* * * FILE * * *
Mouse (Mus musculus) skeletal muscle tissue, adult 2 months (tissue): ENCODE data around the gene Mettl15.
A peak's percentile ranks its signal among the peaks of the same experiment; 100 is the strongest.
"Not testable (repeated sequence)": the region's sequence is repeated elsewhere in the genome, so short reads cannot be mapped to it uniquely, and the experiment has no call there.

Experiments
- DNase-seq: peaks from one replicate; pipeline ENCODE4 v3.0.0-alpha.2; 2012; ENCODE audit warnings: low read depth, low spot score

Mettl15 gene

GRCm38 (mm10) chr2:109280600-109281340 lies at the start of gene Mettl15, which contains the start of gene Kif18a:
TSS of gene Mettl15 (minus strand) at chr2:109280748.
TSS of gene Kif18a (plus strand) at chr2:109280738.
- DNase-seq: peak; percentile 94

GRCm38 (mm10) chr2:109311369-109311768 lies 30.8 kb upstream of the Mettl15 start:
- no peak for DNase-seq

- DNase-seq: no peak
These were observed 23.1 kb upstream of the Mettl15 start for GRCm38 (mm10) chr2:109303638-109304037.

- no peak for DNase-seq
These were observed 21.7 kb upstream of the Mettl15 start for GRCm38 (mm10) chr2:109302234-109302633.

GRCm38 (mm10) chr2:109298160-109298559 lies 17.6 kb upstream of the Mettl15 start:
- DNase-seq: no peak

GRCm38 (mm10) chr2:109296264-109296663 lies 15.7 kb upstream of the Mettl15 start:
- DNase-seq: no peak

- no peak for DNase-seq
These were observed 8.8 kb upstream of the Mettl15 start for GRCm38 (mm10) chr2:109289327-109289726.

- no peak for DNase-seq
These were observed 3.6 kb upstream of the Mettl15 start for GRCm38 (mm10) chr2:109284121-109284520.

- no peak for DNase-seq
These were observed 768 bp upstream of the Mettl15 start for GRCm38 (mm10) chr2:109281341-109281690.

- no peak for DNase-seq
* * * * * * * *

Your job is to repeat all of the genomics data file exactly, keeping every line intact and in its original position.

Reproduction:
Mouse (Mus musculus) skeletal muscle tissue, adult 2 months (tissue): ENCODE data around the gene Mettl15.
A peak's percentile ranks its signal among the peaks of the same experiment; 100 is the strongest.
"Not testable (repeated sequence)": the region's sequence is repeated elsewhere in the genome, so short reads cannot be mapped to it uniquely, and the experiment has no call there.

Experiments
- DNase-seq: peaks from one replicate; pipeline ENCODE4 v3.0.0-alpha.2; 2012; ENCODE audit warnings: low read depth, low spot score

Mettl15 gene

GRCm38 (mm10) chr2:109280600-109281340 lies at the start of gene Mettl15, which contains the start of gene Kif18a:
TSS of gene Mettl15 (minus strand) at chr2:109280748.
TSS of gene Kif18a (plus strand) at chr2:109280738.
- DNase-seq: peak; percentile 94

GRCm38 (mm10) chr2:109311369-109311768 lies 30.8 kb upstream of the Mettl15 start:
- no peak for DNase-seq

- DNase-seq: no peak
These were observed 23.1 kb upstream of the Mettl15 start for GRCm38 (mm10) chr2:109303638-109304037.

- no peak for DNase-seq
These were observed 21.7 kb upstream of the Mettl15 start for GRCm38 (mm10) chr2:109302234-109302633.

GRCm38 (mm10) chr2:109298160-109298559 lies 17.6 kb upstream of the Mettl15 start:
- DNase-seq: no peak

GRCm38 (mm10) chr2:109296264-109296663 lies 15.7 kb upstream of the Mettl15 start:
- DNase-seq: no peak

- no peak for DNase-seq
These were observed 8.8 kb upstream of the Mettl15 start for GRCm38 (mm10) chr2:109289327-109289726.

- no peak for DNase-seq
These were observed 3.6 kb upstream of the Mettl15 start for GRCm38 (mm10) chr2:109284121-109284520.

- no peak for DNase-seq
These were observed 768 bp upstream of the Mettl15 start for GRCm38 (mm10) chr2:109281341-109281690.

- no peak for DNase-seq